TUSK data by YChartsMammoth’s market capitalization is $1.31 billion at a mid-day April 13, 2018 stock price of $33.79 per share. At the end of the fourth quarter of 2017, the company had $359 million in liabilities and $867 million in assets resulting in a liability-to-asset ratio of 41%. Mammoth’s ratio of current assets divided by current liabilities is 1.4, above the desirable minimum of 1.0.

The company’s reported cash and equivalents were only $6 million at the end of the fourth quarter of 2017.

Mammoth’s one-year target price was recently increased from $29.14 to $31.99 per share, yet its mid-day April 13th price of $33.79 per share is already above that level.

Like other companies in the oil and gas space, Mammoth Energy pays no dividend.

Overall, the company’s mean analyst rating is a 1.9 or “buy,” from the ten analysts who follow it, with favorable recent directional trends. Seven rate Mammoth Energy Services “buy,” two rate it “hold,” and one rates it “strong buy.”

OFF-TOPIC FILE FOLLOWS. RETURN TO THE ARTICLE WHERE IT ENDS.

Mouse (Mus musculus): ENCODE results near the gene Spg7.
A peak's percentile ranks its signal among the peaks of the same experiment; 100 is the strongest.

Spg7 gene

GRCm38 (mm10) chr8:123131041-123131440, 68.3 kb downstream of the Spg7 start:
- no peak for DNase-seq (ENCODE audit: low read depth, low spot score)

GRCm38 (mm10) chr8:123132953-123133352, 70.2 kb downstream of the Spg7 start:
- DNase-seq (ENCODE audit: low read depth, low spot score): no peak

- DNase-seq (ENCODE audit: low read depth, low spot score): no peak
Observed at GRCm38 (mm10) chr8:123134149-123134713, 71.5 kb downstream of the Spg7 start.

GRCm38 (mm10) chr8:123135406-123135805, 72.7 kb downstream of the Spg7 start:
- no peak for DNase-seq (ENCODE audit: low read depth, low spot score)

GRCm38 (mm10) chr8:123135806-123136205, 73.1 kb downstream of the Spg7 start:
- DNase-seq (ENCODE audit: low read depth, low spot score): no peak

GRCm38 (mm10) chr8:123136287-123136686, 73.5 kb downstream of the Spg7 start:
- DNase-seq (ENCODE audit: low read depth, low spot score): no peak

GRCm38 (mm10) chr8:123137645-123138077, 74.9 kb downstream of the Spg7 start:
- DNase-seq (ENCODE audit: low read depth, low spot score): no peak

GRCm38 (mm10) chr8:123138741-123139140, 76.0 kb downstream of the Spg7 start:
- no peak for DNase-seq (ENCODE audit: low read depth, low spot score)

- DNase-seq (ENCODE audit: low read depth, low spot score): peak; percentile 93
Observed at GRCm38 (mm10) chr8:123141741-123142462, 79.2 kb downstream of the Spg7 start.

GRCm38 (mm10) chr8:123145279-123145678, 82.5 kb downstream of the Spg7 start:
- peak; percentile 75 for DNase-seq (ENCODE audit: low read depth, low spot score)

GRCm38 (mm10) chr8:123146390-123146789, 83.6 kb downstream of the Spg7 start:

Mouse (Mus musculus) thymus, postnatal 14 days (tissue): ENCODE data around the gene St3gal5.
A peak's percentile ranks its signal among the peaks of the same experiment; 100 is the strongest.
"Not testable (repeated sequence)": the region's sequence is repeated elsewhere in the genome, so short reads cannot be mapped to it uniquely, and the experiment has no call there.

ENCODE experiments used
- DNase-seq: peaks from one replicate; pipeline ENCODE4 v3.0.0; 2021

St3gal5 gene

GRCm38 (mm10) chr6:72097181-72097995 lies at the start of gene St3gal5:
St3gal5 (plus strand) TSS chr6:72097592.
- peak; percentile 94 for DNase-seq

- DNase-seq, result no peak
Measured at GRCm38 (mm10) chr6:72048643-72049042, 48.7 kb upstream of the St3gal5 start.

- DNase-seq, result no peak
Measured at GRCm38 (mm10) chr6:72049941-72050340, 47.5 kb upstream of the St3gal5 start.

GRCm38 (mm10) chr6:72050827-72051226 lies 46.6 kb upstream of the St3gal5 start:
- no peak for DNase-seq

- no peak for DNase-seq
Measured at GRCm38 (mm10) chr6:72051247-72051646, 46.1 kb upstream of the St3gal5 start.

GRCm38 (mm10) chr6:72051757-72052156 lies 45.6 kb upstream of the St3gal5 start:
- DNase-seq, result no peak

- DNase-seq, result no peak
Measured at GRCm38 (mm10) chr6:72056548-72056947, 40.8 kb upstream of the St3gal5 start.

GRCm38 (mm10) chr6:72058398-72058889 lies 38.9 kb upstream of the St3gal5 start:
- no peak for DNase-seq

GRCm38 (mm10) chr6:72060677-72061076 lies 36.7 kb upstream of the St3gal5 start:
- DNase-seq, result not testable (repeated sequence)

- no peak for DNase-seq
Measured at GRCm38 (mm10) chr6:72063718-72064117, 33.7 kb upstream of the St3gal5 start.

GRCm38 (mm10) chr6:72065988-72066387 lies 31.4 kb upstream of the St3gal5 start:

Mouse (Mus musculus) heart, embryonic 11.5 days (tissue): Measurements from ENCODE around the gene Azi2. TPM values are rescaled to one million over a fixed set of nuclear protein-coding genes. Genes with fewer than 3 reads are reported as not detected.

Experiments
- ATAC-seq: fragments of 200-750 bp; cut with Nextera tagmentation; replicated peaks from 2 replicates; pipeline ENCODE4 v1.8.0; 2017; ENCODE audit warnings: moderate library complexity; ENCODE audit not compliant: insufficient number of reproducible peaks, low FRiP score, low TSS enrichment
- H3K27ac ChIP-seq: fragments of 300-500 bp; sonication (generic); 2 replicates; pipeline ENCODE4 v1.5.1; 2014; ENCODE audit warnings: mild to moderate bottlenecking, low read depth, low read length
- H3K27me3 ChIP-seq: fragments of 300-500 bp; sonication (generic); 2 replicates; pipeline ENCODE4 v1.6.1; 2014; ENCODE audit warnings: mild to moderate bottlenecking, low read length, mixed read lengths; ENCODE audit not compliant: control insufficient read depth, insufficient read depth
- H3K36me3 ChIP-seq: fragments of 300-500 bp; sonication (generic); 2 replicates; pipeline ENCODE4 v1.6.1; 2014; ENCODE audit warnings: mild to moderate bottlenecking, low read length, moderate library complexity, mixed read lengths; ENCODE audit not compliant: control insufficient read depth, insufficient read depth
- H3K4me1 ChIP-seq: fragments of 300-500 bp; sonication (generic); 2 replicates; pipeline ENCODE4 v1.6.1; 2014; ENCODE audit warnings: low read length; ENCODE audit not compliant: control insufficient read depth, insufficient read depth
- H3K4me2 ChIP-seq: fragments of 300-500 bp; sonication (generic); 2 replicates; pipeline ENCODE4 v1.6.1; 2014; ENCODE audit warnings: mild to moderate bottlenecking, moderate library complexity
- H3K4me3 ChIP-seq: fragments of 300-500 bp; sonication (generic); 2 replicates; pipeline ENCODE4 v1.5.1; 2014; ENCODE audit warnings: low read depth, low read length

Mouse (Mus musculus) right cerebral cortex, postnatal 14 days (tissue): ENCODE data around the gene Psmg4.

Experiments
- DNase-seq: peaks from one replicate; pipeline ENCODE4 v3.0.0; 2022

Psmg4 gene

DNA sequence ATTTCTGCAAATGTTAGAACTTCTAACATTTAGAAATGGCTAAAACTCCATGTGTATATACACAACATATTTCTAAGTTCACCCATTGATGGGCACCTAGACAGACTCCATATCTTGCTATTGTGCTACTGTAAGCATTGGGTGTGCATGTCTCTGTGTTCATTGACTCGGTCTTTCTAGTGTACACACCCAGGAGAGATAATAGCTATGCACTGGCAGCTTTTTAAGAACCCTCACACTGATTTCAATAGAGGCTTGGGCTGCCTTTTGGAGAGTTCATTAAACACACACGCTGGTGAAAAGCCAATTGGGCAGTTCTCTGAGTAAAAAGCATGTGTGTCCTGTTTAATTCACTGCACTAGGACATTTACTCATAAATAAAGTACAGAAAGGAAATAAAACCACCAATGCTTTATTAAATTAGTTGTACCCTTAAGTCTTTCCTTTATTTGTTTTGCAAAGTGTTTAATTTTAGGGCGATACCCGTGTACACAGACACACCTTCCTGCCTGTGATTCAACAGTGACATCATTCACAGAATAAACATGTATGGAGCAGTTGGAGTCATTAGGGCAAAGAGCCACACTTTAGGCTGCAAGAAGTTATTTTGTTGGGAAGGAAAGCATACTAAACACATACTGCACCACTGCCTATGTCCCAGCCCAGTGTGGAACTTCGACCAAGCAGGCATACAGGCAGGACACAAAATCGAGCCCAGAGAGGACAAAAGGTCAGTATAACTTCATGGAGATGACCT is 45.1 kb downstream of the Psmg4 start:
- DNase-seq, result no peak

Both Barclays and Johnson Rice recently upgraded the company: Barclays from “equal-weight” to “overweight” and Johnson Rice from “buy” to “accumulate.” In addition, Stephens & Company initiated coverage at the beginning of 2018 with an “overweight” rating.

As of December 30, 2017, the two largest institutional holders of Mammoth Energy Services are Wexford Capital with 56% and Janus Henderson Group with 5%. Shorts as a percentage of float are 6%.

Positive and Negative Risks